Battle of Cyców
This article does not cite any sources. (September 2014) (Learn how and when to remove this template message)
The Battle of Cyców (Polish: Bitwa pod Cycowem) took place during the Polish-Bolshevik War on August 15 and 16, 1920. It is one of the battles that constitute a larger operation commonly referred to as the battle of Warsaw. It occurred in the fields surrounding the village of Cyców, some 45 kilometres (28 mi) east of Lublin.
The Polish plan for the Battle of Warsaw was based on two assumptions: that Warsaw would withstand a direct assault by Red Army's forces and that the corps-sized Assault Group under direct command of Gen. Józef Piłsudski gain enough time to concentrate behind Wieprz river and prepare a counter-offensive. For the latter to be possible, the Polish forces near Lublin and Zamość (Polish 3rd Army) had to prevent the Bolshevik South-Western Front from reaching the battlefield.
On August 15, the forces of 58th Rifle Division (514th and 155th Rifle Regiments, reinforced with cavalry and artillery, some 1550 first-line troops and 235 cavalrymen altogether) arrived to the area north of Cyców. The Polish forces in the area consisted of elements of the 4th Cavalry Brigade (Third Silesian Uhlan Regiment and 7th Regiment of Lublin Uhlans), reinforced with mounted artillery battalion and two reserve battalions of infantry. Altogether, Maj. Cyprian Bystram (CO of 3rd Uhlans' Regiment and temporary commander of the Polish 4th Brigade) had 928 cavalrymen and 900 infantrymen at his command.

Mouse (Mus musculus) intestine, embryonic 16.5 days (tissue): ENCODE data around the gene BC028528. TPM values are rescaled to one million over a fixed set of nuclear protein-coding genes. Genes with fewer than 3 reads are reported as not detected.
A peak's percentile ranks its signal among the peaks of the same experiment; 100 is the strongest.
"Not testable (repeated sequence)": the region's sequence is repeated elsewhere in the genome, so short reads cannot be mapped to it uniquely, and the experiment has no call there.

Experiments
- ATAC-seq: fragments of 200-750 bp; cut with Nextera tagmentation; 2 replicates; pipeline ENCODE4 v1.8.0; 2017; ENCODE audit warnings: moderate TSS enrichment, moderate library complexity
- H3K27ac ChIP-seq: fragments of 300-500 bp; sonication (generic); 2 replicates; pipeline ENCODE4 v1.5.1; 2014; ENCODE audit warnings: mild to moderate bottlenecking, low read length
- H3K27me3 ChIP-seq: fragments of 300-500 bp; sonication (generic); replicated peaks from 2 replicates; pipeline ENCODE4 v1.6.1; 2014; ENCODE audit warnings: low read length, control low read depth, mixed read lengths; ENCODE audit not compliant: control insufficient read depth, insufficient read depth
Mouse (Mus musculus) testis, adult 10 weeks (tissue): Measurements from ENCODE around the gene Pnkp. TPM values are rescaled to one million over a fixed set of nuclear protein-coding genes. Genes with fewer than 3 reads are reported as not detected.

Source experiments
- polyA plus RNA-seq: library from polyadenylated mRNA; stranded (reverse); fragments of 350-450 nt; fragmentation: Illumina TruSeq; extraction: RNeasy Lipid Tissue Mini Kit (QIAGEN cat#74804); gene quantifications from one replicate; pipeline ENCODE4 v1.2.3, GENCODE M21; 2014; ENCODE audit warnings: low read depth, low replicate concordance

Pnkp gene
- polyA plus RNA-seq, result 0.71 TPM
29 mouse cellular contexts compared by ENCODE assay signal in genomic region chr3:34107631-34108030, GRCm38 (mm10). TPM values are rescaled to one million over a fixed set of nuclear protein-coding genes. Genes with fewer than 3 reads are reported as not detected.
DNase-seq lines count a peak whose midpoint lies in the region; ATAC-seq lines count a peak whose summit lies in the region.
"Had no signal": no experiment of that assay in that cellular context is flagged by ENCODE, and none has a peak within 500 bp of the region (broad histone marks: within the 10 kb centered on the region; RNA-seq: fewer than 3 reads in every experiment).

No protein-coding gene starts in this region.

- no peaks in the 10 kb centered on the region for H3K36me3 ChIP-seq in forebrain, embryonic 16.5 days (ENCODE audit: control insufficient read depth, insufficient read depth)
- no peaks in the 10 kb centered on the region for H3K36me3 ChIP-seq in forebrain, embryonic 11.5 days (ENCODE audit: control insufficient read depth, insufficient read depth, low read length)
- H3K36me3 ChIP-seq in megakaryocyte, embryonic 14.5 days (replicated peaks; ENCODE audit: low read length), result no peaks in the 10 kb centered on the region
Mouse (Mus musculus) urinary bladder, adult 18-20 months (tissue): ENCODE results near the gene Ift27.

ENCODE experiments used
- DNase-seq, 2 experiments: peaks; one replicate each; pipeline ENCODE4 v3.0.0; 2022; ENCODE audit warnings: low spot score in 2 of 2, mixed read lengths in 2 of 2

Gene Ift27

The Russian forces assaulted the Polish infantry along the road leading towards Lublin, near Garbatówka. The Polish units, composed mainly of rear echelon troops and lightly wounded servicemen from nearby field hospitals, offered stiff resistance for the remainder of the day. Despite numerical superiority, it was not until the following morning that the Russians finally broke through the Polish lines and entered Cyców, in pursuit of the fleeing remnants of the Polish infantry battalions. At Głębokie however, the Polish infantry made another stand, this time helped by mobile artillery of the 2nd Artillery Battalion.
The Russian forces were stopped and Polish cavalry arrived to the battlefield just in time. Before the Russians could regroup, they were charged by the two cavalry regiments and routed. The remnants of the Russian division were surrounded the following day by the 3rd Legions Infantry Division and annihilated.
The battle of Cyców is featured on the Tomb of the Unknown Soldier in Warsaw.